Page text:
Two years later, little has changed. As the cost of living continues to escalate, so does prostitution, with even the employed, such as Bubbles, selling their bodies to make ends meet. Consider the plight of a 32-year-old we’ll call Karen: “I have been employed for practically all my working life. My first job was at a fast food restaurant. Next I was a cashier and then I moved into the hotel sector.” She says she has been employed at the same hotel for the past eight years. She has two boys aged two and six, “but I am not with either of their fathers.” The first left when she told him she was pregnant with her first child. Her second relationship, through which she had her second son, was “just hopeless, it didn’t work.”
She had herself grown up without a father. He walked out soon after he discovered he was about to become a parent. “When my mom went to work,” Karen recalls, “I would be alone with my younger siblings. I would leave the house as soon as she returned from work, just to get some fresh air. I had to study for school, take care of the children and clean the house, though usually my mother cooked before she set out. I met the father of my second son one night when I was out there liming with a couple of girl friends I knew from school days.”
Her mother had Karen late. She is now 64, unattached and unemployed. It’s left to Karen to pay utility bills and buy groceries. She also cares for her mother. “I work six days a week,” she says, “and the money doesn’t go very far. After I pay the more urgent bills, there’s nothing left for my boys or me and my mother has this blood pressure problem. It’s not something I want to do. God knows I am a hardworking woman. But what other choice do I have? I have to! My other siblings are still in school and there is no one to take care of my mother and, like I said, she has high blood pressure.”
Karen dreams of going back to school to study cosmetology “so I can open up my own beauty salon.” Until then, there’s reality. “I meet guys who are attracted to me. They invite me out. Some know well the pressures I am under, so they make me offers I cannot refuse, even though doing so makes me sick. That’s how I manage to pay my bills, take care of my mom. I am very thankful I don’t have a daughter. I would hate her to have to live this way, or to be with a man she doesn’t love, just so she and her family can eat. I get so very depressed at times.”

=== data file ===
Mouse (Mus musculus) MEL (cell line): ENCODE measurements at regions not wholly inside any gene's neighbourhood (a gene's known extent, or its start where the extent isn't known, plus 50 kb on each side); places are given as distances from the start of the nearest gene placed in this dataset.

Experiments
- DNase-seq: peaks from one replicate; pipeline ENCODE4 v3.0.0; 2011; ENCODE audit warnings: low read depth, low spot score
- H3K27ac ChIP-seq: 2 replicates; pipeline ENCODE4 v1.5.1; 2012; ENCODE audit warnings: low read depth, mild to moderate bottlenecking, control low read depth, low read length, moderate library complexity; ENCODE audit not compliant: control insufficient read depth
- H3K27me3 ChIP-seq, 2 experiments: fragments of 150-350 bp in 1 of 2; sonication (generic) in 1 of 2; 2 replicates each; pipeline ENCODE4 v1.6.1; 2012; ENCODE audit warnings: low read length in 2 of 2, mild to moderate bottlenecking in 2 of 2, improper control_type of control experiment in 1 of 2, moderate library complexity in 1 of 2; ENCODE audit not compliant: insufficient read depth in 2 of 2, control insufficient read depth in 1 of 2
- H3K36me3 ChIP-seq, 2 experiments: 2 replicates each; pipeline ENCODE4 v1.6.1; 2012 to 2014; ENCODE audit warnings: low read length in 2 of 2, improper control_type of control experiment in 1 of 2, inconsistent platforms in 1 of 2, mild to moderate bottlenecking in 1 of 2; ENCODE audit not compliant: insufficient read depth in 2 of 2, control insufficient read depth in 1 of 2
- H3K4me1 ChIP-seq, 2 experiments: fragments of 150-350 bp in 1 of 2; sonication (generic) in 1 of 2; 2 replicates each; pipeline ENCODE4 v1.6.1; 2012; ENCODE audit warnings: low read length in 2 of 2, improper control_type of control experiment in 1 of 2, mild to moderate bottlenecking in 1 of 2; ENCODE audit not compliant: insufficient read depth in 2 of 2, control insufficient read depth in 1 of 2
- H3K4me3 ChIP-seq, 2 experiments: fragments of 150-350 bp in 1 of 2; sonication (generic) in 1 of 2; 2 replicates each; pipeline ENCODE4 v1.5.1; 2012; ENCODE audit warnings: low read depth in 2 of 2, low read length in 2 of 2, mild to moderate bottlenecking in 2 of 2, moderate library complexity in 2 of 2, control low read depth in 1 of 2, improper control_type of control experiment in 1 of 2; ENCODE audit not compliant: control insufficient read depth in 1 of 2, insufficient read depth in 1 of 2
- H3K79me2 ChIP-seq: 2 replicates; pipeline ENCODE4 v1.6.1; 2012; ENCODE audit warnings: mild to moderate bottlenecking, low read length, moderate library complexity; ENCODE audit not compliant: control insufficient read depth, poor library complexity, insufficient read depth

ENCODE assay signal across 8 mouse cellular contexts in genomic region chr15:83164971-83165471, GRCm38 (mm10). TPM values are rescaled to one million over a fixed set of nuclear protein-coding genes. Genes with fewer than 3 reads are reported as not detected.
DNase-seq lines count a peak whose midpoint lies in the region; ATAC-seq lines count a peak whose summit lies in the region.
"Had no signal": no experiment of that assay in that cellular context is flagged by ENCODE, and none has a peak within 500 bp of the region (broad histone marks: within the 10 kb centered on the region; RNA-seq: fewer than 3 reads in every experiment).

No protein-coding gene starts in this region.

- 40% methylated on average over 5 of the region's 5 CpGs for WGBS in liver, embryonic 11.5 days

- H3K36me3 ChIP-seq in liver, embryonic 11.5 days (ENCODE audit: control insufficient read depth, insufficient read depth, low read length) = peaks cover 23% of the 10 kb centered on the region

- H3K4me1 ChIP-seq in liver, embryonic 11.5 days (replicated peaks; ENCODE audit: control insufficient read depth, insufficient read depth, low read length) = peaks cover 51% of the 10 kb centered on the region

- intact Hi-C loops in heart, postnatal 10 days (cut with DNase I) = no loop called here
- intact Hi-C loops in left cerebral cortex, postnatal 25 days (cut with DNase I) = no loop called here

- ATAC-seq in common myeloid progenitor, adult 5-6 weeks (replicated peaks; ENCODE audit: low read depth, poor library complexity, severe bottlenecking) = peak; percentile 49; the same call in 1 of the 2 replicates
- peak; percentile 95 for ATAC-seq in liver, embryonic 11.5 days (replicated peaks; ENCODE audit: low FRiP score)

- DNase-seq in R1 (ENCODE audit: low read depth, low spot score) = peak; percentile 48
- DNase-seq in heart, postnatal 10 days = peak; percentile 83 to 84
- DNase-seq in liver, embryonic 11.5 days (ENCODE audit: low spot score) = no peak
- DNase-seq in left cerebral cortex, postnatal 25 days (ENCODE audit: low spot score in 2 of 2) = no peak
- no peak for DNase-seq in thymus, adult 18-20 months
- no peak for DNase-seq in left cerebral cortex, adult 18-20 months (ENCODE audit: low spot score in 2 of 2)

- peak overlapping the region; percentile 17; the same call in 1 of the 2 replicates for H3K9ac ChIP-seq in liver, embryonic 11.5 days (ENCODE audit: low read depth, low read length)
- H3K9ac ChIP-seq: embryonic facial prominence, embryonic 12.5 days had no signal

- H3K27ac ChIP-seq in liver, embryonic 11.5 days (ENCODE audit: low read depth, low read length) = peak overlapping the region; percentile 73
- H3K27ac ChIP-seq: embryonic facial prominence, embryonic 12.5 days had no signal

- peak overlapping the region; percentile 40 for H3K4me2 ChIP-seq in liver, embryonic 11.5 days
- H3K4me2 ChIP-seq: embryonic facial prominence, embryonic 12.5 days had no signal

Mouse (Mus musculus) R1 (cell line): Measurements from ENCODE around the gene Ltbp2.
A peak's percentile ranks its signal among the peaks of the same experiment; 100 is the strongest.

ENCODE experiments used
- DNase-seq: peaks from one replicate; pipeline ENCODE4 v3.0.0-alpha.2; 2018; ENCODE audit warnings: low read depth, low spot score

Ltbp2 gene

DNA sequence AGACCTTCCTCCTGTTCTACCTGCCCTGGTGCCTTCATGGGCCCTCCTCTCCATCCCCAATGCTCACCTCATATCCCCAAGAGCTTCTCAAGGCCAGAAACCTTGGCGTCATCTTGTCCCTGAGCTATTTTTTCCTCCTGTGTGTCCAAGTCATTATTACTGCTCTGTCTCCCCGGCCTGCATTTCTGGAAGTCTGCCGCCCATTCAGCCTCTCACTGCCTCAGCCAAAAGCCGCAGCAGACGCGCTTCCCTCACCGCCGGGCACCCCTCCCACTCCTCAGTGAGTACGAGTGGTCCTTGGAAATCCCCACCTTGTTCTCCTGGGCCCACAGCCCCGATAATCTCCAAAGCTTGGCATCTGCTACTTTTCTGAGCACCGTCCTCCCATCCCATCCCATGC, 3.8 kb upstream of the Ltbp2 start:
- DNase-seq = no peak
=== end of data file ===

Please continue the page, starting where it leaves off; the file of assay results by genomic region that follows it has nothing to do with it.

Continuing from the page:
Then there’s Donna: “I have a boyfriend I love very much. I live alone and he has a roommate. He has his own commitments: monthly child support for his kids and the usual bills. Sometimes he’ll ask if I need anything. Most times I say I am all right when I’m not. He believes me because I do baking on the side. But business is slow, especially these days. I work at a supermarket but can barely pay my rent.
“I am 26, I like to go out and have fun, enjoy myself, you know, just to free up. I am seeing another man on the side, an older guy. But he is married with kids. Of course my boyfriend has no clue. I dread what would happen if he should learn the truth.” So much for the promised better days that were supposed to start in 2012. If only those who promised had been truthful enough to identify the vehicle by which the better days would arrive; and it shouldn’t be a grey Audi!